Sunday, November 12, 2017

The History of WWE Survivor Series, part 8 (2008-2010)

Moving on to the era when the 5-on-5 elimination matches started to get good again.....


Survivor Series 2008 - TD Garden - 11/23/08

The 2008 edition was uneven at best.  The good matches were worth watching and the bad matches are to be avoided like a three-week-old pastrami sandwich.  On the plus side there were three traditional elimination matches, and on the minus side there were three mediocre-or-worse singles bouts.

The show opened with a 5-on-5 match, as Shawn Michaels, Rey Mysterio, The Great Khali, and Cryme Tyme (yet another one of those classy "ethnic" WWE gimmicks) faced JBL, Kane, MVP, John Morrison, and The Miz.  Once past the idiotic, overly-quick eliminations this settled into some okay, watchable Survivor Series fare.  Nothing big was at stake, but it was just a solid, old-school elimination match.  Shawn, Mysterio, and for some reason The Great Khali were the survivors (shortly after this the company finally figured out that Khali probably shouldn't be beating anyone given his physical condition).

A Divas elimination match was next, featuring RAW's Beth Phoenix, Mickie James, Kelly Kelly, Candice Michelle, and Jillian Hall against Smackdown's Michelle McCool, Victoria, Maria, Maryse, and Natalya.  Once again we the audience were expected to believe that brand loyalty was more important to these wrestlers than moral alignment.  The match featured a series of rapid-fire eliminations spread over nine-and-a-half minutes.  Quite forgettable.  Beth Phoenix won the whole thing.

In slot 3 was the first singles match of the night, as The Undertaker and The Big Show plodded through a Casket Match.  I've never felt much chemistry between these two, and this was no different.  Tedious.  Very tedious.

The best 2008 elimination match was next, as Randy Orton led Shelton Benjamin, William Regal, Cody Rhodes, and Mark Henry against Batista, CM Punk, Kofi Kingston, Matt Hardy, and R-Truth.  This match came about because two months earlier at Unforgiven, Orton attacked and punted World Champion Punk backstage, resulting in Punk being taken out of his title defense that night, costing him the Championship by forfeit.  I'm not sure in what universe it's believable that a Champion can be sneak-attacked backstage minutes before his scheduled defense, and the company penalizes him by immediately stripping him of the belt, thus allowing his last-minute replacement (Chris Jericho) to capture said Title.  The whole point of this was to start a major feud between Orton and Punk, but only weeks later Batista returned to WWE TV and usurped Punk's spot in the feud.  Punk became a total afterthought and never got a return Title match, instead having to win another Money in the Bank briefcase to get near the strap again.  Anyway, the match was quite good, despite yet another first-minute elimination and Punk being taken out unceremoniously midway through.  Orton and Cody survived.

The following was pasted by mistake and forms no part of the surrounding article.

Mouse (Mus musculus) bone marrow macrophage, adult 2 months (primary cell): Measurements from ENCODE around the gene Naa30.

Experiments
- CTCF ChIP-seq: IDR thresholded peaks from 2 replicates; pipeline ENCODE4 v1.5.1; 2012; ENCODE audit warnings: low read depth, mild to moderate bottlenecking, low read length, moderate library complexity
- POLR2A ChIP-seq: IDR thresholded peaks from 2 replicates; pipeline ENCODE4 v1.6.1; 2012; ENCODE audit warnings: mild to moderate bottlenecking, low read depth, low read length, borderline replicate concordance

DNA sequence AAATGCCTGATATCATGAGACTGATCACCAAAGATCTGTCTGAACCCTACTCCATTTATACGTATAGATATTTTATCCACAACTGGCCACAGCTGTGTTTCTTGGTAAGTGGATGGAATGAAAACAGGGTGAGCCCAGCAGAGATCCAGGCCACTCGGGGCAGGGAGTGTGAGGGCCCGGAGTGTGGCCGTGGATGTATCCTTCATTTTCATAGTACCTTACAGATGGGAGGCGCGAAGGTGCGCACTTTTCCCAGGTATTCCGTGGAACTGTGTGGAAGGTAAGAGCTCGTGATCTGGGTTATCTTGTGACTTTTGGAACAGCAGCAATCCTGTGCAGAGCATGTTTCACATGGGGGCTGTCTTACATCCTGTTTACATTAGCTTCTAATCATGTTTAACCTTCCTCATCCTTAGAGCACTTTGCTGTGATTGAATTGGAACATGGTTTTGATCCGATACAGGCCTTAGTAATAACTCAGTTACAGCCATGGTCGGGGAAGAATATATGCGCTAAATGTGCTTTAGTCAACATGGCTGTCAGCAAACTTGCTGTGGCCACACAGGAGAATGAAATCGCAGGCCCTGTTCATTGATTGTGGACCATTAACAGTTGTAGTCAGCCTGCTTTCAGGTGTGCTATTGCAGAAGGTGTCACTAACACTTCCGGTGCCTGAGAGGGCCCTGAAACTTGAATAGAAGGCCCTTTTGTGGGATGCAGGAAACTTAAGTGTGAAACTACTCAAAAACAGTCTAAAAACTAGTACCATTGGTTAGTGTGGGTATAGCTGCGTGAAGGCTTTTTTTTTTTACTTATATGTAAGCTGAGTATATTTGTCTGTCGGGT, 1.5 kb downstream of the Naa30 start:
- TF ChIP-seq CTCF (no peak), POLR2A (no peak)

Look, it's Team Batista.  Featuring that Punk guy who used to be Champ.

The semi-main slot went to one of the worst matches of the year.  Triple H was scheduled to defend the WWE Title against Vladmir Kozlov (Vince's latest "he's a big guy so therefore he's money" pet project) and Jeff Hardy.  Ever the purveyors of good taste, WWE used Jeff Hardy's real-life substance abuse issues as the basis of an angle, as Hardy was "found unconscious in a hotel stairwell" earlier in the day and wouldn't be able to compete.  Instead the returning Edge took his spot, joining the match in progress, and won the belt.  This fit Edge's "ultimate opportunist" character just fine, but why, for the love of Jeebus couldn't Kozlov be the one unable to make the bout?  Kozlov's remarkably lethargic style (the guy could grapple but otherwise moved in slow motion) sank the entire match, which garnered "BORING" chants within the first minute and earned a Wrestling Observer Worst Match of the Year award.

The final match of the night was a World Title bout between Champion Chris Jericho, and the uncannily-resilient-to-the-point-of-suspicion John Cena, who was inexplicably promised an automatic Title shot upon his return from an injury he suffered that August.  Why losing a match at SummerSlam entitles a wrestler to a Championship match at Survivor Series is beyond me.  I guess management just felt bad that he got hurt?  The buildup to this match was pretty horrid, as Jericho was portrayed as not remotely being a threat to SuperCena.  The company all but announced that Cena would be winning the belt in his hometown.  This could've been saved had Jericho been the storyline reason for Cena's injury and absence.  Then Cena would be the returning hero, out for revenge against the man who put him on the shelf.  Instead Jericho just happened to be the Champion in Cena's way.  The match itself was rather dull and kinda lacked urgency (Cena's "hometown crowd" reaction didn't help - a more tepid homecoming response I cannot recall).  It never really got out of second gear and felt like they were trying to fill the allotted time rather than naturally wrestling a 21-minute bout.  Of course Cena won the belt and Jericho went back to the midcard shortly thereafter.